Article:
Sure, Brownie's not as spry as she used to be," says your slightly indignant client, petting her basset hound's bowling ball stomach. "But that doesn't mean that she's not a healthy, happy dog, Doctor."
What message does the appearance of your clinic send? And what message do the doctors, technicians, and support staff members send when they interact with clients? For a real eye opener, ask your clients these questions, using surveys, focus groups, and casual conversations during appointments. And don't forget to ask new clients and staff members why they chose your clinic. Their fresh eyes can offer valuable insights into the first impressions your practice makes.
A patient complained that my office manager quoted a fee of $250 for a procedure, but he was billed $300. It turns out the procedure was done a few days after our new fees went into effect. Should we refund the difference?
Pets that passed away during the year get their wings during the holiday season at Companion Animal Hospital of Selinsgrove in Selinsgrove, Penn. Assistant office manager Laura Bickhart suggested making angel wings to hang on the hospital's Christmas tree in the reception area to honor patients who had passed away.
In their new book, Trading Up: The New American Luxury (Portfolio, 2003), Michael Silverstein and Neil Fiske found that today's consumer is willing to spend more, or trade up, for goods and services with higher perceived quality levels.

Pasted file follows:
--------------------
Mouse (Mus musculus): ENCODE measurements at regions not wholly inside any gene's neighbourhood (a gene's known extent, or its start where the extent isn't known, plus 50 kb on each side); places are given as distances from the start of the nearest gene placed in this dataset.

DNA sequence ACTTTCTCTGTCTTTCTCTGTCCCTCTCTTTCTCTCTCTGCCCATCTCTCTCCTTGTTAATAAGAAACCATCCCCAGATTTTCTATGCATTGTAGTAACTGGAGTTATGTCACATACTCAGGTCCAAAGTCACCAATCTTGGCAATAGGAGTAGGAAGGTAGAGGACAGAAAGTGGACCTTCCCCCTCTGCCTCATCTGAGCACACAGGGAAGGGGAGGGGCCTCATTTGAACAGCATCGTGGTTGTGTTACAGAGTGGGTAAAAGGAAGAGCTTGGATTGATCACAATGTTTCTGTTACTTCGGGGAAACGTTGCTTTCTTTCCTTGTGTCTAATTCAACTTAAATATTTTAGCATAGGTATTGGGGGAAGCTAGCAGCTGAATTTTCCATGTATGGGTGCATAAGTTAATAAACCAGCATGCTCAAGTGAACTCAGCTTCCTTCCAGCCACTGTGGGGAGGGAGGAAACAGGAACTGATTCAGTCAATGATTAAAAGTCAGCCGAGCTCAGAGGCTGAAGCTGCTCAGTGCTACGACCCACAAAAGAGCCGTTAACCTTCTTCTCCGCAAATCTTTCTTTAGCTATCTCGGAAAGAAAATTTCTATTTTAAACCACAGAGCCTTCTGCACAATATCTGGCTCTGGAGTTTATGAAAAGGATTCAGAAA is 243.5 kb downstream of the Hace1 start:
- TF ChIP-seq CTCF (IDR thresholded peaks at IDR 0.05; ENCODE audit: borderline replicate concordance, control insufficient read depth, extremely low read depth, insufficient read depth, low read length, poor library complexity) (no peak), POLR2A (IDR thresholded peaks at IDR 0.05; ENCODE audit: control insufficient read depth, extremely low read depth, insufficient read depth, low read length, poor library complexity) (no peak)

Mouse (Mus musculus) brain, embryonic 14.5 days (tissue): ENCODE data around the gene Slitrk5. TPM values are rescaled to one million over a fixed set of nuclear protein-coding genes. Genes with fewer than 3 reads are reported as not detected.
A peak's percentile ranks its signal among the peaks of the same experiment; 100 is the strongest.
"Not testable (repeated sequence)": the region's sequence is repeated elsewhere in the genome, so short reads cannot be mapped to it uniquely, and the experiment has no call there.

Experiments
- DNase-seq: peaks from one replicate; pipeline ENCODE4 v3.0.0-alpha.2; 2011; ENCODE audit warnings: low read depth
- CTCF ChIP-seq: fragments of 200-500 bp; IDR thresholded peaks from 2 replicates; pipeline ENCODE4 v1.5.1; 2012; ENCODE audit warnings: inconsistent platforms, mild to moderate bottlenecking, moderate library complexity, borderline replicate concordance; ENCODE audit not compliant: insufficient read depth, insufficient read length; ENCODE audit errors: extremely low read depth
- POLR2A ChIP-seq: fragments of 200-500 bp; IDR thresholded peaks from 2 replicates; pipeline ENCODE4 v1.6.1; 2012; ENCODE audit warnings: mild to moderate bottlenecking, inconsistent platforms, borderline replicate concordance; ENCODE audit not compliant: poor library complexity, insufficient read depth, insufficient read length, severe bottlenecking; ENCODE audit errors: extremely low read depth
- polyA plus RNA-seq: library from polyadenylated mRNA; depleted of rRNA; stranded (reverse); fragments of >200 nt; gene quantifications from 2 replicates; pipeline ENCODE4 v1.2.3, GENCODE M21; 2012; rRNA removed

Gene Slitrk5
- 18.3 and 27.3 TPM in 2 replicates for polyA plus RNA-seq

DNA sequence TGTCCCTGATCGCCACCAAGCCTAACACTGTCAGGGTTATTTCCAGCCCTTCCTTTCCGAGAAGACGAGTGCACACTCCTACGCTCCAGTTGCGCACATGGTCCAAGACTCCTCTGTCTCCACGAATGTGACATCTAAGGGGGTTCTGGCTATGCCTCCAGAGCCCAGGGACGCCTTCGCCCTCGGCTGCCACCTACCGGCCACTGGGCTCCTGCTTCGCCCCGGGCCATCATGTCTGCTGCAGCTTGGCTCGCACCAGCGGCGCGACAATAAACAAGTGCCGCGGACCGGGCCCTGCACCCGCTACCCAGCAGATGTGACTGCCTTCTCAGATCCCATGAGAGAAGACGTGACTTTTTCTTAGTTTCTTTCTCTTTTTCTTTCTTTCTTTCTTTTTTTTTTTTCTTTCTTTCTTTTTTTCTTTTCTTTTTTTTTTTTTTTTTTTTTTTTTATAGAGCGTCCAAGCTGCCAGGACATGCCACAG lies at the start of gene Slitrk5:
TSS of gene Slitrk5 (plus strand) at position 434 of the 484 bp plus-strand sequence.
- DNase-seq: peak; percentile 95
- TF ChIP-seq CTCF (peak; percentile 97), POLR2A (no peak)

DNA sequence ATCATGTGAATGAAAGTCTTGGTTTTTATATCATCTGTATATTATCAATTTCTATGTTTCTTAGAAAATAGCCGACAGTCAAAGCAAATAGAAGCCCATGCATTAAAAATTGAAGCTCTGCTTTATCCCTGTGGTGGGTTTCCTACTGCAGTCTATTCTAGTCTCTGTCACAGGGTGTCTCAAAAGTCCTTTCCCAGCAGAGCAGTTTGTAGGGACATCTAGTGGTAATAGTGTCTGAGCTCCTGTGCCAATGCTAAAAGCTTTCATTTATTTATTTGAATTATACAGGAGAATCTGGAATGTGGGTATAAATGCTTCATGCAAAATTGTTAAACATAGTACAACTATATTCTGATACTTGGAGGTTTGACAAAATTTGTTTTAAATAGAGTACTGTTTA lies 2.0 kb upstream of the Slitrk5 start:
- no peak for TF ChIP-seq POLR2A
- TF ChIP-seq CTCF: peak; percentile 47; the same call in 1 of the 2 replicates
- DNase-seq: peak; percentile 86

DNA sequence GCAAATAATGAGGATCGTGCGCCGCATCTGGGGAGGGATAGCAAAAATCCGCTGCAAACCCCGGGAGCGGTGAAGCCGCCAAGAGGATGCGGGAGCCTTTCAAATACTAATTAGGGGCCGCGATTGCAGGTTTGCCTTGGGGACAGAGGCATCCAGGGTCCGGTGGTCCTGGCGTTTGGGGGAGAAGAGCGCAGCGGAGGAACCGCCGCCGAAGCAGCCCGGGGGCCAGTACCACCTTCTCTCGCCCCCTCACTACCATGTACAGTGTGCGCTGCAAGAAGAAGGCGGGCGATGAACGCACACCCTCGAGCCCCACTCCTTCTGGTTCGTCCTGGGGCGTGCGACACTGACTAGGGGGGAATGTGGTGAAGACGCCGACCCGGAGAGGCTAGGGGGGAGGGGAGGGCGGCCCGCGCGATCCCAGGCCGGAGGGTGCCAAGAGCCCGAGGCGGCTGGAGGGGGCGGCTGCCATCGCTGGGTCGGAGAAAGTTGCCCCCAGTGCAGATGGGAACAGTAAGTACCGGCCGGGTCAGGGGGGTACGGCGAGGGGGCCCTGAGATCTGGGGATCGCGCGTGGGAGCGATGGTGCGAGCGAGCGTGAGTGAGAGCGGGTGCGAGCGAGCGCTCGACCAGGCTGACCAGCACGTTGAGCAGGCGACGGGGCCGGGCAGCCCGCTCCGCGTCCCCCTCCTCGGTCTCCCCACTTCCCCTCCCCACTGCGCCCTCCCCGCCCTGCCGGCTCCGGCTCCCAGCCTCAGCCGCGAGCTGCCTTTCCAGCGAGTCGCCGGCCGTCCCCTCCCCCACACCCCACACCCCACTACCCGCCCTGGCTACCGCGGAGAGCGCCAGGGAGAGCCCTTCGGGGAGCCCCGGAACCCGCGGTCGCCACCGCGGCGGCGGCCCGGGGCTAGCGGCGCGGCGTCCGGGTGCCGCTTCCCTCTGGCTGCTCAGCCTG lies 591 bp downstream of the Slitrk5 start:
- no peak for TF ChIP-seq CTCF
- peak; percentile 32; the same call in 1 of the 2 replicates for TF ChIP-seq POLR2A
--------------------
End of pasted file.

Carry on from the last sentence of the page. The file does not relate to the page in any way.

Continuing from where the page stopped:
Alex Martin was raised in a dog-friendly home. As a child, he shared a bedroom with his brother and a 60-lb Labrador retriever. Most of his family photos include various dogs the family owned over the years, but no cats are in the portraits. "Cats hung around the house, but were never considered part of the family," Martin says.
Our society is losing the war on obesity. And bad eating habits have spilled into the pet population. No matter how hard you preach, many clients don't seem to heed the warnings. In fact, client compliance with nutritional recommendations for therapeutic foods ranks at a dismal 12 percent compliance rate out of the the 59 percent of all dogs and cats that have visited a veterinarian and would benefit from treatment with a therapeutic diet, according to last year's American Animal Hospital Association's (AAHA) study. It was the worst compliance category. The survey estimates lost revenue in excess of $110,000 per veterinarian per year for therapeutic pet foods alone.